Today: Jun 25, 2024

Students express the feminine experience

Robin Glynn | General assignment reporter The cast, including Dr. Susan Overton, Chineye Anako, Sam McQueenie, Carolina Polanco, Taylor Shortt, Dr. Tricia Lin and Jackie Martone, performing the final monologue- Spotlight Monologue: Over It.

Robin Glynn – General Assignment Reporter

The Vagina Monologues was performed and scheduled and non-performers came together to present different issues that happen to women.

The Vagina Monologues performance was held on April 9 in the Adanti Student Center Theater. If students planned to read, they were asked come to the theatre early, dressed in black with red accessories, to choose a monologue. Those participating were provided the script for you read.

“It is an annual presentation,” said Jackie Martone, co-producer and Master’s Candidate in Women Studies. “It talks about women’s bodies and experiences.”

According to V-Day.org, The Vagina Monologues is an award-winning play. It is based on V-Day Founder and playwright Ensler’s interviews with more than 200 women. Martone said The Vagina Monologues was a one woman play, performed by Ensler, but has grown over the years.

V-Day.org describes the Vagina Monologues as a piece that celebrates women’s sexuality and strength with humor and grace.

“It is a collection of 18 monologues,” said Martone. “It helps raise awareness for the V-Day campaign.

Each of the monologues deals with an aspect of the feminine experience, touching on matters such as sex, love, rape, menstruation, female genital mutilation, masturbation, birth, orgasm, the various common names for the vagina, or simply as a physical aspect of the body.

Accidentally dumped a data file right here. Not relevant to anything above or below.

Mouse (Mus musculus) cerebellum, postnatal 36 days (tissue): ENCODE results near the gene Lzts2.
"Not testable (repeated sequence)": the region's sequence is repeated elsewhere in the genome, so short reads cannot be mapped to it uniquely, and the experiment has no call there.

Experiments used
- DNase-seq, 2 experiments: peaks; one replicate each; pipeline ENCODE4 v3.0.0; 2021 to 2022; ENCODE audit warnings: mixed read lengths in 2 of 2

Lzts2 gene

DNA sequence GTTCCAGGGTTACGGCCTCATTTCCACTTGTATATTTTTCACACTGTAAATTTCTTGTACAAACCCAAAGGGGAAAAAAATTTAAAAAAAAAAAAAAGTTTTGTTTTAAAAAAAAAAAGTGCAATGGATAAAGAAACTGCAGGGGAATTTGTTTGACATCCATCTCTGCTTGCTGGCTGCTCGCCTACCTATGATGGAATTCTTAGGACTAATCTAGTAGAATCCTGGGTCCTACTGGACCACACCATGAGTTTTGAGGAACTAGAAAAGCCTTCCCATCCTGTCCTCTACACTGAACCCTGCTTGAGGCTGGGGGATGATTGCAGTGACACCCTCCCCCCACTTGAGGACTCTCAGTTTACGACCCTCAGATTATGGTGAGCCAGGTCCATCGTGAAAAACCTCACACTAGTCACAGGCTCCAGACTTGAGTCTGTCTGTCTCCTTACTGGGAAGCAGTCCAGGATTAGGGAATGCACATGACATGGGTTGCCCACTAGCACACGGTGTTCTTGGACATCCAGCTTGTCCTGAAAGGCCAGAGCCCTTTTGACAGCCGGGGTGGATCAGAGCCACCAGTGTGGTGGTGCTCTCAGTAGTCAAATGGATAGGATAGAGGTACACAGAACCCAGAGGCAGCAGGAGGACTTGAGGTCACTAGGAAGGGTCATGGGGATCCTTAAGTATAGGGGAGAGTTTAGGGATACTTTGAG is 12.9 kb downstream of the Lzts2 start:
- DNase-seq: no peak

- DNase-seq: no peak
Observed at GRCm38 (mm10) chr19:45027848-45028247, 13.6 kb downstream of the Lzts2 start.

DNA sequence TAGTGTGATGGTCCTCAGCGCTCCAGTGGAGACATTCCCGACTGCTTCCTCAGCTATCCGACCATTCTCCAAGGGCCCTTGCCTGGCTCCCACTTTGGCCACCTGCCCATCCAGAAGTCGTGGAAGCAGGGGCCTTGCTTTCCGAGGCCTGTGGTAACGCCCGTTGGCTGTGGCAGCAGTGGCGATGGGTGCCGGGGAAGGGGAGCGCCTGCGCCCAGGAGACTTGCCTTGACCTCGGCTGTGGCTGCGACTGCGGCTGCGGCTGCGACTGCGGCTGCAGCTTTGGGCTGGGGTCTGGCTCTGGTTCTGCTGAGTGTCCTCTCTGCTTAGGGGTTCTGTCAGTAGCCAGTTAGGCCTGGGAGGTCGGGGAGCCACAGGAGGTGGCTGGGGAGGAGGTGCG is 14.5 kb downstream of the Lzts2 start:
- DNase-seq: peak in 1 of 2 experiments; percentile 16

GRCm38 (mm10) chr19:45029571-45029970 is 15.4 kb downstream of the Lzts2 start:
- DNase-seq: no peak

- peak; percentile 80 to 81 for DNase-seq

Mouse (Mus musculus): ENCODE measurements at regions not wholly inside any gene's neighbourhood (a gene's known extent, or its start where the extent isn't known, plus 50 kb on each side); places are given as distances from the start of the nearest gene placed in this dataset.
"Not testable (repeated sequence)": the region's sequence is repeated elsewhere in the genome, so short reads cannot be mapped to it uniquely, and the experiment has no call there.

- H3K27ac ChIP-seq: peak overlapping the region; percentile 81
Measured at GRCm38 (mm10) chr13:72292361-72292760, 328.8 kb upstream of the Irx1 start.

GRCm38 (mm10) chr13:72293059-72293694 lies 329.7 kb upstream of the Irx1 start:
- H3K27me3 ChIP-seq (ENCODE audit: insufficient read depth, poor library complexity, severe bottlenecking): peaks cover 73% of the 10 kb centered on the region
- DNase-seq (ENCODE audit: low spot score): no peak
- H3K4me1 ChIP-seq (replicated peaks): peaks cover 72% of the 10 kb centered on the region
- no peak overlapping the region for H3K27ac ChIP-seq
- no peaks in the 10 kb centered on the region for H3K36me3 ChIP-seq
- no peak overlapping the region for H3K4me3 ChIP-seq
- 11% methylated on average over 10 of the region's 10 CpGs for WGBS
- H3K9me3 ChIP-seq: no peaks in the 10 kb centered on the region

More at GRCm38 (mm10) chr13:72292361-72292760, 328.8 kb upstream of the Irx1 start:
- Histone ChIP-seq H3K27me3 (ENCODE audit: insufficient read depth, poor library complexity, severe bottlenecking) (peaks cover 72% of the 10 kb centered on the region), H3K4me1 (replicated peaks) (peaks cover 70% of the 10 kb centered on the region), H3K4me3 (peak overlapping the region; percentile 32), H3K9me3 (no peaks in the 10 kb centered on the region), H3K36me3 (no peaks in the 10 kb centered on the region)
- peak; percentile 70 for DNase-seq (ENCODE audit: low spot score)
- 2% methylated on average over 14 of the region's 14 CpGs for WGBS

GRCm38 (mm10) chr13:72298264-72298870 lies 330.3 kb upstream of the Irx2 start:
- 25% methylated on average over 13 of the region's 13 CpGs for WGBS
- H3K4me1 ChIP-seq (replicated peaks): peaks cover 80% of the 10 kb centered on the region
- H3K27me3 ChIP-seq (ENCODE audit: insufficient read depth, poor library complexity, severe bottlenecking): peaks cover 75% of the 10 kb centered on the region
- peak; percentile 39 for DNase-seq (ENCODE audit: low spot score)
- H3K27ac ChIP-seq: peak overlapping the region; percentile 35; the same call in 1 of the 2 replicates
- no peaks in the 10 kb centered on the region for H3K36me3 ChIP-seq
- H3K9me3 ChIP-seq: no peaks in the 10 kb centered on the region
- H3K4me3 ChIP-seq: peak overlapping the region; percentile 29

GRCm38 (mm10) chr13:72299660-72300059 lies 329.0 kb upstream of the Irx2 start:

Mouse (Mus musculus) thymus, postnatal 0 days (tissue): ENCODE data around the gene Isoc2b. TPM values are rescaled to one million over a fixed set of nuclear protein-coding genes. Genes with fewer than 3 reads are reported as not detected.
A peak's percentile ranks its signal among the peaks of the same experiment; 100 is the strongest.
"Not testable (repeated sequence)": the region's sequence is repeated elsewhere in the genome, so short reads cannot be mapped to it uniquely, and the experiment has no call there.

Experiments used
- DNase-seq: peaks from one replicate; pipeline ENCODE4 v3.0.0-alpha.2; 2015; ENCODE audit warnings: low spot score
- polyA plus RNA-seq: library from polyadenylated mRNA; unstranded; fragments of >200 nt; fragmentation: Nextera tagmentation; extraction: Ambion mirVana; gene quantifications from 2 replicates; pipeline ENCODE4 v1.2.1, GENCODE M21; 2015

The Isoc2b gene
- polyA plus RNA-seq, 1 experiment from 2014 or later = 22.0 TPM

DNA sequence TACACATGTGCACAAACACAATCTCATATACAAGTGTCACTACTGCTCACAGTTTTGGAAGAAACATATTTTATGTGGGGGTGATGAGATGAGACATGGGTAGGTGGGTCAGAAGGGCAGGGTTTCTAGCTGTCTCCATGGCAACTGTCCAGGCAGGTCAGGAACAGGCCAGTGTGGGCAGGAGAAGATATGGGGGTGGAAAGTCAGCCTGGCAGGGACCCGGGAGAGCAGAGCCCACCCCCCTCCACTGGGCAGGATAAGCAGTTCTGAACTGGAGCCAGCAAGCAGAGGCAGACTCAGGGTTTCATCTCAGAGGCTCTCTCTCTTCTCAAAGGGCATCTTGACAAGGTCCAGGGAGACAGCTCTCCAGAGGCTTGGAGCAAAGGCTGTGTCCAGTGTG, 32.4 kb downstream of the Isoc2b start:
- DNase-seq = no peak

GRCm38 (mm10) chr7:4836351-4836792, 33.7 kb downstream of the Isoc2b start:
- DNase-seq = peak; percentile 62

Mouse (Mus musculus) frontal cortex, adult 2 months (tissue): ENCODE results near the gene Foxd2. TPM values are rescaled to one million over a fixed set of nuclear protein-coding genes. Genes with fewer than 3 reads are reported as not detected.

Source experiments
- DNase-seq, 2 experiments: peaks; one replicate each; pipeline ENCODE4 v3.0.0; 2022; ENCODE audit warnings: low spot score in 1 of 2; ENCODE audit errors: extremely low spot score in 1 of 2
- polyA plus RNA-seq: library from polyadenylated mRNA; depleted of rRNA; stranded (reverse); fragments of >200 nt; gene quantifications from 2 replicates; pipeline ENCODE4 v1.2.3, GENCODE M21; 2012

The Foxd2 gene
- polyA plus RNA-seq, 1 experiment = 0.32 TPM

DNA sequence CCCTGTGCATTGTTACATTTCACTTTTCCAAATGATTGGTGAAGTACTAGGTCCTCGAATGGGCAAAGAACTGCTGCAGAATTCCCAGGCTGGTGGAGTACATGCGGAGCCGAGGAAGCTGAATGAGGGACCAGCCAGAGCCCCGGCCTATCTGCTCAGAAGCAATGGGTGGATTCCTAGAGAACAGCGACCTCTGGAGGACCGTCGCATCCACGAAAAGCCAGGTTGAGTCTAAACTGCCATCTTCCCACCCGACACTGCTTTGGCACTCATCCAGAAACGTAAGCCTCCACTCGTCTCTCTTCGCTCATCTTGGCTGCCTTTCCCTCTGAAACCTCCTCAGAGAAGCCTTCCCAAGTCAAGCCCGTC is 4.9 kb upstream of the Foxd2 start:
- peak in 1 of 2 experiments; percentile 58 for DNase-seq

Martone said this year’s performance would be different than previous years.

Robin Glynn | General assignment reporter  The cast, including Dr. Susan Overton, Chineye Anako, Sam McQueenie, Carolina Polanco, Taylor Shortt, Dr. Tricia Lin and Jackie Martone, performing the final monologue- Spotlight Monologue: Over It.
Robin Glynn | General assignment reporter
The cast, including Dr. Susan Overton, Chineye Anako, Sam McQueenie, Carolina Polanco, Taylor Shortt, Dr. Tricia Lin and Jackie Martone, performing the final monologue- Spotlight Monologue: Over It.

“It is a different kind of production,” said Martone.

Martone said usually they would have people scheduled to read. This year they wanted to give others the opportunity. People who attended had the opportunity to perform if they wanted, but the event still had others scheduled to perform, such as Martone, Dr. Ilene Crawford, Dr. Susan Overton, Women’s Studies faculty member, and Margaret Okan.

According to V-Day.org, The Vagina Monologues remains V-Day’s most chosen creative vehicle to bring the message forward. V-Day.org says this year, the monologues will be performed over 5,500 times around the world.

Those performing were asked to wear black with red accessories. Martone, Overton and Dr. Tricia Lin,  Director of the Women’s Studies Program, said wearing black and red is symbolic for the performance of The Vagina Monologues.

“Black is the color of violence and the red is the color of blood, love,” said Lin.

Some of the monologues read included ‘My Vagina Was My Village,’ a monologue which is compiled from testimonies of Bosnian women subjected to rape camps.  ‘I Was There In The Room,’ a monologue which Ensler describes the birth of her granddaughter. ‘I Was Twelve, My Mother Slapped Me,’ a chorus describing many young women’s and girls’ first menstrual period.

“I think it is in an effort to not have individuals be highlighted, but have the cast all looks similar speaking about the same types of issues,” said Overton.

Lin said the monologues was first published in 1998 and has been performed since. Today, the Monologues are performed all over the country.

Students Sam McQueenie, Taylor Shortt and Carolina Polanco volunteered to perform a monologue.

Polanco said reading a monologue was easy because it was a small, intimate setting.

“It was a comfortable setting,” said Shortt.

“I came here not expecting to read anything,” said McQueenie, Shortt and Polanco, “so it was a cool experience. It was something different. I was great we all could be so open.”

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